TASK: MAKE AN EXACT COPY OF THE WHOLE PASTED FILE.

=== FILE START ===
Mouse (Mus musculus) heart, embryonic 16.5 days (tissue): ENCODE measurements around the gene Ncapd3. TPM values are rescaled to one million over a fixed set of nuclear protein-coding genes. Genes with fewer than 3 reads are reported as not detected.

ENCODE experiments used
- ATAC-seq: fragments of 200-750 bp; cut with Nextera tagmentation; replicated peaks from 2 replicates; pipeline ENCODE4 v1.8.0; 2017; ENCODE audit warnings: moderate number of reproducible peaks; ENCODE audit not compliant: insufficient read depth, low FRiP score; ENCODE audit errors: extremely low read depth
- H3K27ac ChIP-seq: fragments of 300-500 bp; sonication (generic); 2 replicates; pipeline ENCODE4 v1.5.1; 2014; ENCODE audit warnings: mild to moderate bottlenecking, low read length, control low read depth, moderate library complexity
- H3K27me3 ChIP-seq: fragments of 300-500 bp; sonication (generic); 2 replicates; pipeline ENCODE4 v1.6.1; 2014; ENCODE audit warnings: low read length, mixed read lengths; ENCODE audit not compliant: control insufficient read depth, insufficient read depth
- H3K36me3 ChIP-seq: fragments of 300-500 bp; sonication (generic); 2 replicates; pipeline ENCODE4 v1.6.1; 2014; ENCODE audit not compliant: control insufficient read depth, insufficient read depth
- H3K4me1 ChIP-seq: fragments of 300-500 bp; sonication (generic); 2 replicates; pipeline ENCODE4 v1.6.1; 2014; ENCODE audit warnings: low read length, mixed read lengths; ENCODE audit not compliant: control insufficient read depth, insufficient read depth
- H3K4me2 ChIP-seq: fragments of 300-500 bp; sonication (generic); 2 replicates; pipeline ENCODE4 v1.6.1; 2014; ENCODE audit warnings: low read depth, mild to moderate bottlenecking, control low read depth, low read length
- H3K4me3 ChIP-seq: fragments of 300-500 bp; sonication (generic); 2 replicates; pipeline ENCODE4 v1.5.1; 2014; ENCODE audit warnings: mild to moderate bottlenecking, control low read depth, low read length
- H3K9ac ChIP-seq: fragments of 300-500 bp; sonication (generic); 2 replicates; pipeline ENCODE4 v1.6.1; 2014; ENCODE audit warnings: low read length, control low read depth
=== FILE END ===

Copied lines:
Mouse (Mus musculus) heart, embryonic 16.5 days (tissue): ENCODE measurements around the gene Ncapd3. TPM values are rescaled to one million over a fixed set of nuclear protein-coding genes. Genes with fewer than 3 reads are reported as not detected.

ENCODE experiments used
- ATAC-seq: fragments of 200-750 bp; cut with Nextera tagmentation; replicated peaks from 2 replicates; pipeline ENCODE4 v1.8.0; 2017; ENCODE audit warnings: moderate number of reproducible peaks; ENCODE audit not compliant: insufficient read depth, low FRiP score; ENCODE audit errors: extremely low read depth
- H3K27ac ChIP-seq: fragments of 300-500 bp; sonication (generic); 2 replicates; pipeline ENCODE4 v1.5.1; 2014; ENCODE audit warnings: mild to moderate bottlenecking, low read length, control low read depth, moderate library complexity
- H3K27me3 ChIP-seq: fragments of 300-500 bp; sonication (generic); 2 replicates; pipeline ENCODE4 v1.6.1; 2014; ENCODE audit warnings: low read length, mixed read lengths; ENCODE audit not compliant: control insufficient read depth, insufficient read depth
- H3K36me3 ChIP-seq: fragments of 300-500 bp; sonication (generic); 2 replicates; pipeline ENCODE4 v1.6.1; 2014; ENCODE audit not compliant: control insufficient read depth, insufficient read depth
- H3K4me1 ChIP-seq: fragments of 300-500 bp; sonication (generic); 2 replicates; pipeline ENCODE4 v1.6.1; 2014; ENCODE audit warnings: low read length, mixed read lengths; ENCODE audit not compliant: control insufficient read depth, insufficient read depth
- H3K4me2 ChIP-seq: fragments of 300-500 bp; sonication (generic); 2 replicates; pipeline ENCODE4 v1.6.1; 2014; ENCODE audit warnings: low read depth, mild to moderate bottlenecking, control low read depth, low read length
- H3K4me3 ChIP-seq: fragments of 300-500 bp; sonication (generic); 2 replicates; pipeline ENCODE4 v1.5.1; 2014; ENCODE audit warnings: mild to moderate bottlenecking, control low read depth, low read length
- H3K9ac ChIP-seq: fragments of 300-500 bp; sonication (generic); 2 replicates; pipeline ENCODE4 v1.6.1; 2014; ENCODE audit warnings: low read length, control low read depth